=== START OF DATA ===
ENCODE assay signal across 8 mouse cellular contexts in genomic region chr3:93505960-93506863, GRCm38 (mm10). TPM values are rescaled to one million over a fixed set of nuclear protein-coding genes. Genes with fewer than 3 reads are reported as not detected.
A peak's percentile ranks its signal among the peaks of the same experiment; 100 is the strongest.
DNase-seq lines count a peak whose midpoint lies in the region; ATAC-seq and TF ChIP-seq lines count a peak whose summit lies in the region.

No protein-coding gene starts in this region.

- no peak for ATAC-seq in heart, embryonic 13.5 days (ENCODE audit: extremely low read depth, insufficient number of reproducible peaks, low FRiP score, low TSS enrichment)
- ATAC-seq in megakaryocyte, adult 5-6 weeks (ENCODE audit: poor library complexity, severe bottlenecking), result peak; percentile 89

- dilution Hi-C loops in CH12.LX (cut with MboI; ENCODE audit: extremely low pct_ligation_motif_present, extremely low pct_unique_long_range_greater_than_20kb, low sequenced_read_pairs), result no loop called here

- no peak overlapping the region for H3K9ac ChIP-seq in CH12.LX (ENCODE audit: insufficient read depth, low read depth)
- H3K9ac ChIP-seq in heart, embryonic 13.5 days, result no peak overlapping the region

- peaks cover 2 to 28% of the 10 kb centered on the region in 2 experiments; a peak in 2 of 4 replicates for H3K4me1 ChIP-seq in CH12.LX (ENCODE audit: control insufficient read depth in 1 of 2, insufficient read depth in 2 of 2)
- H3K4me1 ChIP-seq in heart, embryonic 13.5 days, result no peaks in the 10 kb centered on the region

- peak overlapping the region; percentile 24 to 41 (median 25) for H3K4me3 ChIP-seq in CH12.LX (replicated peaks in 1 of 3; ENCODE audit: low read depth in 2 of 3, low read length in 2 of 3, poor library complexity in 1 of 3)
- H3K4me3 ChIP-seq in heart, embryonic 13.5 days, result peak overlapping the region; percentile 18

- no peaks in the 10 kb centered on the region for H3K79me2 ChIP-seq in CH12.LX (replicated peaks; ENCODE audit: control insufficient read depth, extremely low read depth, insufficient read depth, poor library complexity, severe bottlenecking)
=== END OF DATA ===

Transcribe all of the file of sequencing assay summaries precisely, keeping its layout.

ENCODE assay signal across 8 mouse cellular contexts in genomic region chr3:93505960-93506863, GRCm38 (mm10). TPM values are rescaled to one million over a fixed set of nuclear protein-coding genes. Genes with fewer than 3 reads are reported as not detected.
A peak's percentile ranks its signal among the peaks of the same experiment; 100 is the strongest.
DNase-seq lines count a peak whose midpoint lies in the region; ATAC-seq and TF ChIP-seq lines count a peak whose summit lies in the region.

No protein-coding gene starts in this region.

- no peak for ATAC-seq in heart, embryonic 13.5 days (ENCODE audit: extremely low read depth, insufficient number of reproducible peaks, low FRiP score, low TSS enrichment)
- ATAC-seq in megakaryocyte, adult 5-6 weeks (ENCODE audit: poor library complexity, severe bottlenecking), result peak; percentile 89

- dilution Hi-C loops in CH12.LX (cut with MboI; ENCODE audit: extremely low pct_ligation_motif_present, extremely low pct_unique_long_range_greater_than_20kb, low sequenced_read_pairs), result no loop called here

- no peak overlapping the region for H3K9ac ChIP-seq in CH12.LX (ENCODE audit: insufficient read depth, low read depth)
- H3K9ac ChIP-seq in heart, embryonic 13.5 days, result no peak overlapping the region

- peaks cover 2 to 28% of the 10 kb centered on the region in 2 experiments; a peak in 2 of 4 replicates for H3K4me1 ChIP-seq in CH12.LX (ENCODE audit: control insufficient read depth in 1 of 2, insufficient read depth in 2 of 2)
- H3K4me1 ChIP-seq in heart, embryonic 13.5 days, result no peaks in the 10 kb centered on the region

- peak overlapping the region; percentile 24 to 41 (median 25) for H3K4me3 ChIP-seq in CH12.LX (replicated peaks in 1 of 3; ENCODE audit: low read depth in 2 of 3, low read length in 2 of 3, poor library complexity in 1 of 3)
- H3K4me3 ChIP-seq in heart, embryonic 13.5 days, result peak overlapping the region; percentile 18

- no peaks in the 10 kb centered on the region for H3K79me2 ChIP-seq in CH12.LX (replicated peaks; ENCODE audit: control insufficient read depth, extremely low read depth, insufficient read depth, poor library complexity, severe bottlenecking)